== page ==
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Brain and odor representation

Gabriel Gandolfo
MCU Université Côte d’Azur

Smell, along with taste, is one of the chemical senses, the oldest of the five so-called exteroceptive senses, which inform the nervous system about the environment: life having appeared in water, the first living organisms were therefore aquatic and needed to be informed about the molecules present in the water. This means that the emergence of the sense of smell goes back to the very beginning of the evolution of species, and even if we believe that we have lost many of its functionalities in modern man, essentially because it has been neglected in favor of the other senses, even denigrated by the scientists (from Buffon to Broca) on the grounds that it would be only a relic of our animality, taking on only a vague hedonic interest, it remains nevertheless one of our most ancestral senses, anchored in the Jungian collective unconscious. A sudden awareness of the plural roles of the sense of smell has, however, taken place as a result of the consequences of anosmia (loss of smell) caused by the recent pandemic in Covid-19: impact on nutrition, on affective and emotional life, on social interactions in particular, with pathogenic risks (ranging from malnutrition to depression). Rediscovering its importance by means of playful olfactory experiments thus becomes a very interesting project, especially if we link it to the multisensory perception of the brain, with hearing and vision among others.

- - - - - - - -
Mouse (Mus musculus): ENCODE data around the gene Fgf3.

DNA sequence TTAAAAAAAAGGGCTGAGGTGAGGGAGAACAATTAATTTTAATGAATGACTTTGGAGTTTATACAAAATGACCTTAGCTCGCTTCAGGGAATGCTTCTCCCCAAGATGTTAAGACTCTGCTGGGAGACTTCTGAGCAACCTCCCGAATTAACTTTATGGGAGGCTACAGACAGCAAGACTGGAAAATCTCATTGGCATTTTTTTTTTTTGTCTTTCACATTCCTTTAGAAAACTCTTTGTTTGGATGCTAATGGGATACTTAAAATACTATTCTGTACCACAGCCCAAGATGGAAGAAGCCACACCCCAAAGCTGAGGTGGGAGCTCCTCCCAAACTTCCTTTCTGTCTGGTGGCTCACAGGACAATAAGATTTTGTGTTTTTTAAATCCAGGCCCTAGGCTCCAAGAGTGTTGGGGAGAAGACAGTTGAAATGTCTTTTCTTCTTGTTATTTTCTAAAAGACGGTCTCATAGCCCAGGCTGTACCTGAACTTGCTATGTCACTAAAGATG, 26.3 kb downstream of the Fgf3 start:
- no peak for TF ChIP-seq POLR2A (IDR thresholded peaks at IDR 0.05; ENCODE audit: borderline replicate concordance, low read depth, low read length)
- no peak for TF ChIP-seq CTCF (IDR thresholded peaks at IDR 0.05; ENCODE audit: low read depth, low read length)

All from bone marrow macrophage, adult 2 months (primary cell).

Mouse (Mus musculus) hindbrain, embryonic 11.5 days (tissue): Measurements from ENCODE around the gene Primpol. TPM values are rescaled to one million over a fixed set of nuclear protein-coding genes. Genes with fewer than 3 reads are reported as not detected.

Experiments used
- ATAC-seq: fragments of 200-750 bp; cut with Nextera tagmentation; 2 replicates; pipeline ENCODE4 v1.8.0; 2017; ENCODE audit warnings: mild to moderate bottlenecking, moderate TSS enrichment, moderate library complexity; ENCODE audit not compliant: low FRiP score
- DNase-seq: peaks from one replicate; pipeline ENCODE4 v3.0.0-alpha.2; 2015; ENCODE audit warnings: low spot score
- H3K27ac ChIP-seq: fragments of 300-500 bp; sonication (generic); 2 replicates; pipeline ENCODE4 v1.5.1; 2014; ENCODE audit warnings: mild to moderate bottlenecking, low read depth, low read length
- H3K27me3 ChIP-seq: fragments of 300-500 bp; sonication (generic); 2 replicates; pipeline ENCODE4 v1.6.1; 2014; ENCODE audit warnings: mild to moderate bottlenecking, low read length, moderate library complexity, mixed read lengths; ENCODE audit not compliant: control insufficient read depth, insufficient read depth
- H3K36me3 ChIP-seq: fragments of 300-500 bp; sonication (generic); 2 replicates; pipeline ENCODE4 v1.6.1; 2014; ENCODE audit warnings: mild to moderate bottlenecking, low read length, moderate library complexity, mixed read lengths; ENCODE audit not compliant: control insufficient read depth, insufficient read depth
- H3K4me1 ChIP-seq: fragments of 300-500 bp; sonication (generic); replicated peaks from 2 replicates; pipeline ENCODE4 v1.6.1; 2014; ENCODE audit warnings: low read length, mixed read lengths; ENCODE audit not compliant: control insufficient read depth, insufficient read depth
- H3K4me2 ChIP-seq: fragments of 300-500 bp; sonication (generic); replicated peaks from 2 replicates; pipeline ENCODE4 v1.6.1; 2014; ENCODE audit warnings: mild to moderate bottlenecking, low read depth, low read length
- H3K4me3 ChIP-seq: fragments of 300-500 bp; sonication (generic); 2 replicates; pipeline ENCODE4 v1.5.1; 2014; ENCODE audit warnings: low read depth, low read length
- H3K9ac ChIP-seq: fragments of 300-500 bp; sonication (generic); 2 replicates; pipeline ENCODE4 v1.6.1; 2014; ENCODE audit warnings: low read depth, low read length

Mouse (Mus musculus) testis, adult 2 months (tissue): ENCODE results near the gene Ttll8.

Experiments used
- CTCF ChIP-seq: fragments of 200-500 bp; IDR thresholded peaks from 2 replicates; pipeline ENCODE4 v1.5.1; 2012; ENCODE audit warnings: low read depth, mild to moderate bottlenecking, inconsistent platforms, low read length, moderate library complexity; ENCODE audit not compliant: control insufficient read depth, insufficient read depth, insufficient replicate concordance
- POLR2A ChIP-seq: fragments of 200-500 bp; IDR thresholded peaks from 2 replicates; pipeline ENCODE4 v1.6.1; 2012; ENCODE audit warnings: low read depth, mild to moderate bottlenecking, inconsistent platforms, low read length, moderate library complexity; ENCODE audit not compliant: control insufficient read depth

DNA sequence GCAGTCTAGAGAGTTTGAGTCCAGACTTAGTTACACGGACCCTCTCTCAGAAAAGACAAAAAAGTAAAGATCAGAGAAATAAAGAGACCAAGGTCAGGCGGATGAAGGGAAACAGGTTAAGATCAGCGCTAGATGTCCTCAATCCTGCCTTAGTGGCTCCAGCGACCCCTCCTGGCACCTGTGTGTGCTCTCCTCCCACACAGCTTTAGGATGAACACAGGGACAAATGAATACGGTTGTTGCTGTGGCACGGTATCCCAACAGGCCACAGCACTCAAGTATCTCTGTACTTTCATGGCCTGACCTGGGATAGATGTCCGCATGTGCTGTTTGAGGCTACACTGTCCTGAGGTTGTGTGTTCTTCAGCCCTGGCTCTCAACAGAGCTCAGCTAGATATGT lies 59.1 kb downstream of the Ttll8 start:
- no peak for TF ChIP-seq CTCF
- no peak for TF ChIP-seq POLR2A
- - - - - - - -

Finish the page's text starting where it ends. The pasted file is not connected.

> complete article in French : here